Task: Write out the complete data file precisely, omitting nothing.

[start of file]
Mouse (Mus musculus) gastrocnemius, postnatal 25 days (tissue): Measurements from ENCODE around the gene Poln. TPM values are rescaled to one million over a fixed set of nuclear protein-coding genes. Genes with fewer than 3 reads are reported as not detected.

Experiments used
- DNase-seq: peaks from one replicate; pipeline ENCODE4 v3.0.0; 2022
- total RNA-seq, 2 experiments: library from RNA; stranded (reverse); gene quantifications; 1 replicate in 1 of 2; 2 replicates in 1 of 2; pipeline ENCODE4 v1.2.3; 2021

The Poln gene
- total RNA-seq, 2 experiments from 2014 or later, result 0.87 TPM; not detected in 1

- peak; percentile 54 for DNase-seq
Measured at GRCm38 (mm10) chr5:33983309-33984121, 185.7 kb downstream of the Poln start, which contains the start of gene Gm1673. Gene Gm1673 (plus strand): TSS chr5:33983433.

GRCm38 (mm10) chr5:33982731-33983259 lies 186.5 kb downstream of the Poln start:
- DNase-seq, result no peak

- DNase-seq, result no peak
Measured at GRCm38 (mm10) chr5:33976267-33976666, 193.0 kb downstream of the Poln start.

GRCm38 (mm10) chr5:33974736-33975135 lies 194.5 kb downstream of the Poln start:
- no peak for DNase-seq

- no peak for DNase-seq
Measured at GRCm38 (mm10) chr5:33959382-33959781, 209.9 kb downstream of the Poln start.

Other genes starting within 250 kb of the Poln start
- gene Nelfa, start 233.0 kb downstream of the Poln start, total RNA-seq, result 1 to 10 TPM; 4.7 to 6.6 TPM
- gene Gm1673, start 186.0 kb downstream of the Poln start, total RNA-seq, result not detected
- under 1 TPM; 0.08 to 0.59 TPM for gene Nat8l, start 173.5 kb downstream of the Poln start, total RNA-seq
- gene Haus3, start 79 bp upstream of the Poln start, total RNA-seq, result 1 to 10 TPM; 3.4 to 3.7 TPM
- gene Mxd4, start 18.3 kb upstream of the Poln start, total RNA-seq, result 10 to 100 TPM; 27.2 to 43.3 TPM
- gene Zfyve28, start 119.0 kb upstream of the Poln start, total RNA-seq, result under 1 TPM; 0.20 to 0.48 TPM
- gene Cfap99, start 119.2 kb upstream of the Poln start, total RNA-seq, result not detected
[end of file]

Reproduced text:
Mouse (Mus musculus) gastrocnemius, postnatal 25 days (tissue): Measurements from ENCODE around the gene Poln. TPM values are rescaled to one million over a fixed set of nuclear protein-coding genes. Genes with fewer than 3 reads are reported as not detected.

Experiments used
- DNase-seq: peaks from one replicate; pipeline ENCODE4 v3.0.0; 2022
- total RNA-seq, 2 experiments: library from RNA; stranded (reverse); gene quantifications; 1 replicate in 1 of 2; 2 replicates in 1 of 2; pipeline ENCODE4 v1.2.3; 2021

The Poln gene
- total RNA-seq, 2 experiments from 2014 or later, result 0.87 TPM; not detected in 1

- peak; percentile 54 for DNase-seq
Measured at GRCm38 (mm10) chr5:33983309-33984121, 185.7 kb downstream of the Poln start, which contains the start of gene Gm1673. Gene Gm1673 (plus strand): TSS chr5:33983433.

GRCm38 (mm10) chr5:33982731-33983259 lies 186.5 kb downstream of the Poln start:
- DNase-seq, result no peak

- DNase-seq, result no peak
Measured at GRCm38 (mm10) chr5:33976267-33976666, 193.0 kb downstream of the Poln start.

GRCm38 (mm10) chr5:33974736-33975135 lies 194.5 kb downstream of the Poln start:
- no peak for DNase-seq

- no peak for DNase-seq
Measured at GRCm38 (mm10) chr5:33959382-33959781, 209.9 kb downstream of the Poln start.

Other genes starting within 250 kb of the Poln start
- gene Nelfa, start 233.0 kb downstream of the Poln start, total RNA-seq, result 1 to 10 TPM; 4.7 to 6.6 TPM
- gene Gm1673, start 186.0 kb downstream of the Poln start, total RNA-seq, result not detected
- under 1 TPM; 0.08 to 0.59 TPM for gene Nat8l, start 173.5 kb downstream of the Poln start, total RNA-seq
- gene Haus3, start 79 bp upstream of the Poln start, total RNA-seq, result 1 to 10 TPM; 3.4 to 3.7 TPM
- gene Mxd4, start 18.3 kb upstream of the Poln start, total RNA-seq, result 10 to 100 TPM; 27.2 to 43.3 TPM
- gene Zfyve28, start 119.0 kb upstream of the Poln start, total RNA-seq, result under 1 TPM; 0.20 to 0.48 TPM
- gene Cfap99, start 119.2 kb upstream of the Poln start, total RNA-seq, result not detected